Sydney-based Noxopharm (ASX:NOX) has presented an update on its phase 1b clinical study known as CEP-1 to the 2018 ESMO International Congress on Targeted Anti-cancer Therapies in Paris.
CEP-1 is being conducted at clinics in the US and involves patients with late-stage cancers of the lung, breast, ovary and prostate following disease progression after multiple courses of chemotherapy and who have no remaining standard treatment options. The last patient is due to complete treatment in April 2018.
The company is using the CEP study with the goal of showing it is possible to achieve meaningful clinical benefit in patients with late-stage cancer using a chemotherapy drug regimen that is without significant side-effects.
The drug regimen being initially investigated is NOX66 in combination with low-dose carboplatin (AUC4 intravenously every 4 weeks).
According to the company, this regimen on its own would not be expected to produce any notable anti-cancer effect in patients whose cancers have progressed in the face of previous chemotherapy.
"The data from this study provides proof-of-concept evidence for the beneficial use and tolerability of NOX66 in combination with a low dose of carboplatin, and supports the Company’s underlying belief that it is possible to deliver meaningful clinical benefit without compromising patient safety," it said.
Noxopharm reported that, of the 15 patients in the study, one experienced toxicity serious enough to warrant withdrawal due to an allergic reaction to the carboplatin. The remaining 14 patients were evaluated for disease status after 3 months of treatment. One showed a partial response, 11 stable disease, and two disease progression. The 12 cancers in patients who benefited were breast (5/5), ovarian (3/3), lung (2/4) and prostate (2/2). The partial response was an ovarian cancer.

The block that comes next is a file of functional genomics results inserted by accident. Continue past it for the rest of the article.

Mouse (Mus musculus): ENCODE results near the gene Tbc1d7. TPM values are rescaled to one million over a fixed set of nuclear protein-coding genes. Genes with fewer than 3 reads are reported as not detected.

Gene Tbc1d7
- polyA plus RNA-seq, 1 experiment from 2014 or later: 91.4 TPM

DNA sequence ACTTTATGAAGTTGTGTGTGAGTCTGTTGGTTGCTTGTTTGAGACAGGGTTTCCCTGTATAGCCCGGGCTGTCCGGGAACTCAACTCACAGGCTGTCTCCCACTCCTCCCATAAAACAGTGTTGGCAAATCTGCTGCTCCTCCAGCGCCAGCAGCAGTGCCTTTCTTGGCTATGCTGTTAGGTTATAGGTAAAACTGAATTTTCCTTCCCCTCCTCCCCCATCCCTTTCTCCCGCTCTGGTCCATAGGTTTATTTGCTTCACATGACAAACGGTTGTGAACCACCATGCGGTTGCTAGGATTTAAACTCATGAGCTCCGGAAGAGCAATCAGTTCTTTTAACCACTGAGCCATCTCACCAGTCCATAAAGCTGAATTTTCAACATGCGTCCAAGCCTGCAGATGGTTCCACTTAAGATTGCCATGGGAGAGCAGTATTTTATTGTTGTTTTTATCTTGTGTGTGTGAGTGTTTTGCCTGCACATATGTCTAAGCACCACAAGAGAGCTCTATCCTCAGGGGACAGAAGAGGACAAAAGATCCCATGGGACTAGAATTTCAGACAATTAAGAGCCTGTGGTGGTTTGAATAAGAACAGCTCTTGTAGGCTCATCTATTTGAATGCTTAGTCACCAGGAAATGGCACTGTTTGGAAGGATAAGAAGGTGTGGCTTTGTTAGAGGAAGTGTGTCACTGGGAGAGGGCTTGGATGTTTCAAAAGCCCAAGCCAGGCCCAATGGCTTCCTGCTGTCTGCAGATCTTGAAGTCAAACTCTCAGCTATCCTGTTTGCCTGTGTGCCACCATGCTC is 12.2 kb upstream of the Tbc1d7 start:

“Any interpretation of this data comes with the usual caveat that this is a Phase 1b study and as such was not designed to give definitive efficacy data. But considering that the patients in this study had advanced disease which had failed standard therapies, being able to halt the disease process in such a high proportion of patients across 4 common cancers for at least 3 months is a notable outcome,” said CEO Graham Kelly.
“To put this into perspective, a study using a recently approved immuno-oncology drug for late-stage lung cancer showed that just one in five patients responded to treatment and, on average, patients were alive for just 2.8 months longer than on standard therapy.”
“The CEP-1 trial outcome leaves us sufficiently convinced that we are well on the way to achieving that goal, with a Phase 2 study currently being planned and due to start before the end of 2018. Our objective now is to see how long this clinical benefit will last once we continue treatment beyond 3 months,” added Mr Kelly.